Last week, the Obama administration was on the verge of announcing new sanctions on individuals and companies accused of helping Iran develop its ballistic missile program. At the last minute, however, the administration notified Congress that it would be delaying the imposition of these sanctions, without offering any explanation for the delay or a timeline for when it might impose the sanction.
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Editor’s Note: Sanctions are increasingly America’s foreign policy instrument of first resort, promising success without the bloodshed that comes with military force. Iran’s willingness to cut a deal over its nuclear program is likely to make sanctions proponents even more confident. But Peter Feaver of Duke University and Eric Lorber of Gibson, Dunn, & Crutcher argue that the United States risks relying too much on sanctions. They contend sanctions’ effects are difficult to predict and the targeting often goes awry.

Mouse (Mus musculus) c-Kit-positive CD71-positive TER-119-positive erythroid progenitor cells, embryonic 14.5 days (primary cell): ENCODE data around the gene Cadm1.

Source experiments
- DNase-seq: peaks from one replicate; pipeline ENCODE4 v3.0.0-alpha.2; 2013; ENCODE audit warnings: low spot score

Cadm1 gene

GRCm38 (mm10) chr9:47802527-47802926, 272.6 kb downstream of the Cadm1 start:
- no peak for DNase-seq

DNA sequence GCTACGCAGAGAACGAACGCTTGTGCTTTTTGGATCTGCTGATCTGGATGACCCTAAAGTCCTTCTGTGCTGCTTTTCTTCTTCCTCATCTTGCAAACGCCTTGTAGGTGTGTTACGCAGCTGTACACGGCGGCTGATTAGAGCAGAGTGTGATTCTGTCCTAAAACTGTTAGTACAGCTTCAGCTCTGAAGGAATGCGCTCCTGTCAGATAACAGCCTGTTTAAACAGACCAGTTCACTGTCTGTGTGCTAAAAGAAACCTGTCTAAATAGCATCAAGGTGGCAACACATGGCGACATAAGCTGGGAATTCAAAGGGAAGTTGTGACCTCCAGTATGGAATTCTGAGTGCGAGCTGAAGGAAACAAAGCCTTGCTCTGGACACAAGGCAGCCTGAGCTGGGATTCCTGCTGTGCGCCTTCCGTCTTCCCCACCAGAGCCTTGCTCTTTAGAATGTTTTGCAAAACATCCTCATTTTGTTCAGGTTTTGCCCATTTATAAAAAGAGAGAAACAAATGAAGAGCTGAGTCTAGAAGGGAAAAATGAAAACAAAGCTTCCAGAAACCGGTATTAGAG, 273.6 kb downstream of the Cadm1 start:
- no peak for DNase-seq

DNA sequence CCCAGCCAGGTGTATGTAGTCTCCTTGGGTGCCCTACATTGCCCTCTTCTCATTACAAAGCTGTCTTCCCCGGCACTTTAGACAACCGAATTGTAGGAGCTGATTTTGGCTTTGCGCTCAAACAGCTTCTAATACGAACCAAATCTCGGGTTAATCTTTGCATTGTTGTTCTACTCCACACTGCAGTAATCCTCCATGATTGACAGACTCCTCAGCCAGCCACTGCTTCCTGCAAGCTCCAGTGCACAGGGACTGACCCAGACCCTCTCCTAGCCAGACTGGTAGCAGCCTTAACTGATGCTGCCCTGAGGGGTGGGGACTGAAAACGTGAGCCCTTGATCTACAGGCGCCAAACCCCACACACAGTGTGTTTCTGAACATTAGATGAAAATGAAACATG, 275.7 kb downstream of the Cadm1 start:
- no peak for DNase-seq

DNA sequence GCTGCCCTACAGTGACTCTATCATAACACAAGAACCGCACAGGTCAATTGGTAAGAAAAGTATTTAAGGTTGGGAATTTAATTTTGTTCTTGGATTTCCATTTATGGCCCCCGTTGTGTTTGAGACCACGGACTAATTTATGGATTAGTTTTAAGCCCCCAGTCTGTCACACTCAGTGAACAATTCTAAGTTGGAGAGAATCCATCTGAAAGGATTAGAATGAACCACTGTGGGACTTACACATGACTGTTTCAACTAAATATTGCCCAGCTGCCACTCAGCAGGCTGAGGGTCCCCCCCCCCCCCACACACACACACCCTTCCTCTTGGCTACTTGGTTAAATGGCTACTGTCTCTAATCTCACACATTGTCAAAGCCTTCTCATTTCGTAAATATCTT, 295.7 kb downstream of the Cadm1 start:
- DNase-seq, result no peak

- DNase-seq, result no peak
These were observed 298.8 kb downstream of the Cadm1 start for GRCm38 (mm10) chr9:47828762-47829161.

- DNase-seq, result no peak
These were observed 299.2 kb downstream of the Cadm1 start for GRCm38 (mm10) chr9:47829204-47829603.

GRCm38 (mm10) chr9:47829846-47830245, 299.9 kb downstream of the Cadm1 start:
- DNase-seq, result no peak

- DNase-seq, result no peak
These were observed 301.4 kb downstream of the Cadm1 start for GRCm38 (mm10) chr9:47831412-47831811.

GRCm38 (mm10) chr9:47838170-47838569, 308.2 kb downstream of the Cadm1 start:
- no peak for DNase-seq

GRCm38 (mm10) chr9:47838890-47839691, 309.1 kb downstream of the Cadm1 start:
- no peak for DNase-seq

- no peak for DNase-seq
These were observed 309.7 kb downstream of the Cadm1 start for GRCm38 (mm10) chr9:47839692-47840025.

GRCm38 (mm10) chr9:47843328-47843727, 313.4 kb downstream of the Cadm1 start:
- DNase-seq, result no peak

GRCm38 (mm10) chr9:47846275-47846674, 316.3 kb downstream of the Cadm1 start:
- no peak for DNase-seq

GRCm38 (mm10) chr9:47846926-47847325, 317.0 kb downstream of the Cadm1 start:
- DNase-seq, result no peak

Even the most vehement critics of the Obama administration’s agreement curbing Iran’s nuclear capabilities, among them Israeli Prime Minister Benjamin Netanyahu and Senator Tom Cotton, no longer advance the military option for eliminating Iran’s nuclear infrastructure. Instead, they argue that a better bargain could have been negotiated, if the Obama administration had not “given away” the leverage awarded by comprehensive economic sanctions.
So the Iran deal is done, and now we can move to debate it. It is very important to note that but for the Iran Nuclear Agreement Review Act, President Obama could have lifted U.S. sanctions today under waivers and related provisions that Congress in the past gave him.